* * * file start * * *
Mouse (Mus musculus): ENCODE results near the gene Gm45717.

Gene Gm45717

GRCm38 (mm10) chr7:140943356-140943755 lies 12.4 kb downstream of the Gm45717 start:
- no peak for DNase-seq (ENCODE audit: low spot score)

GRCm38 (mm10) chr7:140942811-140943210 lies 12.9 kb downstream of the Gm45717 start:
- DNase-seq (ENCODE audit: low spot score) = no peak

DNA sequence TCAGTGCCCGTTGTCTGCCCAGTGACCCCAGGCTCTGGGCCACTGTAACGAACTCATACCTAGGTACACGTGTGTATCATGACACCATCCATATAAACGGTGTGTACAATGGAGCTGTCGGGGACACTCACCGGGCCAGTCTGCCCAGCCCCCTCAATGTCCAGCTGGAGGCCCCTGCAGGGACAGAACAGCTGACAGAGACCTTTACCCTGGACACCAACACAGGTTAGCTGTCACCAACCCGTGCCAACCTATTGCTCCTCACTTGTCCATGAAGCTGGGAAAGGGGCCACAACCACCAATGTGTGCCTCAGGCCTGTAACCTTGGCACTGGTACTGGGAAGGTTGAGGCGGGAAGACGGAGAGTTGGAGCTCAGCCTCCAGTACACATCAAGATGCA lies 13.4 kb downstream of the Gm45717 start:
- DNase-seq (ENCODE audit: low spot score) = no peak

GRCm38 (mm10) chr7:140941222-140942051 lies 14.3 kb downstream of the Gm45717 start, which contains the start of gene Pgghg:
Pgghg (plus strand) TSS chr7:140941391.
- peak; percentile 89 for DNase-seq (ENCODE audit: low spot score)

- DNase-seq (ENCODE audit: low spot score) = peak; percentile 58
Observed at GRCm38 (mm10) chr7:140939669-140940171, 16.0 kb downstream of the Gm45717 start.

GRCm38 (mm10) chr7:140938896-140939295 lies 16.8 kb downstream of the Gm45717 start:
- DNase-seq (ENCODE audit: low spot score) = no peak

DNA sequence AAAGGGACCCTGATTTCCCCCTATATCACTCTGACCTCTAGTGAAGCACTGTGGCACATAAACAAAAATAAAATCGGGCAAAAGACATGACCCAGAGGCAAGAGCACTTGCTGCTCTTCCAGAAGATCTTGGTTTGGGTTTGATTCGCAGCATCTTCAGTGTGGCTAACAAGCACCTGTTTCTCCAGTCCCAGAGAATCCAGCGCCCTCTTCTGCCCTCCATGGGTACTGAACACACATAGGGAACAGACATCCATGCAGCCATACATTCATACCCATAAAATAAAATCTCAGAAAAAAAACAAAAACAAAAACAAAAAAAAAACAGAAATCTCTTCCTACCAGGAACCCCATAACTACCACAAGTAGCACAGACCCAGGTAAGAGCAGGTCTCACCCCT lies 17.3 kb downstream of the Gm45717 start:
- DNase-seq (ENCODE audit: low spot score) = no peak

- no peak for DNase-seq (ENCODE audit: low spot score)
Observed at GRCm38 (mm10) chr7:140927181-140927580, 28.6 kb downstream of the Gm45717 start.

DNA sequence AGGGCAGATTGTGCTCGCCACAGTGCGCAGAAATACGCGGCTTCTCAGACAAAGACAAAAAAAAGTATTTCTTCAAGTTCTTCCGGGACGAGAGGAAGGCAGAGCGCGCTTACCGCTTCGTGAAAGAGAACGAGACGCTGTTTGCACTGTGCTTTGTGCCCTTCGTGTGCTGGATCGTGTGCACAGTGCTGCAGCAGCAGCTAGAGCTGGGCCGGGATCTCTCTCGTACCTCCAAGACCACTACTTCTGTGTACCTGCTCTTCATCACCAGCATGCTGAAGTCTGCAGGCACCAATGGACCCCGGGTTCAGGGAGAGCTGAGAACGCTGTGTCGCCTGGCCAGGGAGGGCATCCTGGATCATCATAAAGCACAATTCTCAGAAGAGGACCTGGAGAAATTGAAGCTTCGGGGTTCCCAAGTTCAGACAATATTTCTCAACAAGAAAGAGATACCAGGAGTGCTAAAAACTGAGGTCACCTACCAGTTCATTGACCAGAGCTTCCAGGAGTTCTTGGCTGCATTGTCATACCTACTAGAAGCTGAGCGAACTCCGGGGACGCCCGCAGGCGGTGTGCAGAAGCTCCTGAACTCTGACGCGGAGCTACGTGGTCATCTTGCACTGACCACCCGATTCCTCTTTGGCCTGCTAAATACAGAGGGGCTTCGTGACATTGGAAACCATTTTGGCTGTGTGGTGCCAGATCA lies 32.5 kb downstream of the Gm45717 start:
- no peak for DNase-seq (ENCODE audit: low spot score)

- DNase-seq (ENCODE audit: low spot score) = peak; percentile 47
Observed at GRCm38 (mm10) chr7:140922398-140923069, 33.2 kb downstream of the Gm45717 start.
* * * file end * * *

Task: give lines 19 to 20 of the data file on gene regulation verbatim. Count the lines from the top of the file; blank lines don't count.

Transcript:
Observed at GRCm38 (mm10) chr7:140927181-140927580, 28.6 kb downstream of the Gm45717 start.

DNA sequence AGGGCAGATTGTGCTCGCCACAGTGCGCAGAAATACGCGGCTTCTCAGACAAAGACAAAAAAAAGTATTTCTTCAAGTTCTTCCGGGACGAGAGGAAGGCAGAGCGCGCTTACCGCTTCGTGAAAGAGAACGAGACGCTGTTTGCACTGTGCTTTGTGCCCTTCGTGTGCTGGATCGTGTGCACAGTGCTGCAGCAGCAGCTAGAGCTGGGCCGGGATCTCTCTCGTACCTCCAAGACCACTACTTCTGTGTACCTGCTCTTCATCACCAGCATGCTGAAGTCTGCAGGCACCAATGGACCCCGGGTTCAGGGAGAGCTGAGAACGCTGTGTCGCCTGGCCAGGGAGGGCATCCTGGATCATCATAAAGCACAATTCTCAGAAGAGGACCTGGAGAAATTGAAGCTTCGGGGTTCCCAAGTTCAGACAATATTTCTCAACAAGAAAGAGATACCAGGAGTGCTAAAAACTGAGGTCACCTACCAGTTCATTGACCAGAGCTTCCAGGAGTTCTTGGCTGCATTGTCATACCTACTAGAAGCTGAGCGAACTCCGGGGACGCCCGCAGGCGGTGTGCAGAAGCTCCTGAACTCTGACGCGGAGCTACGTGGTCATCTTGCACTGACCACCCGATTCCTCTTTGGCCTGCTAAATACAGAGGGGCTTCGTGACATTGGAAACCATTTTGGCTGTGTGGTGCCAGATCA lies 32.5 kb downstream of the Gm45717 start: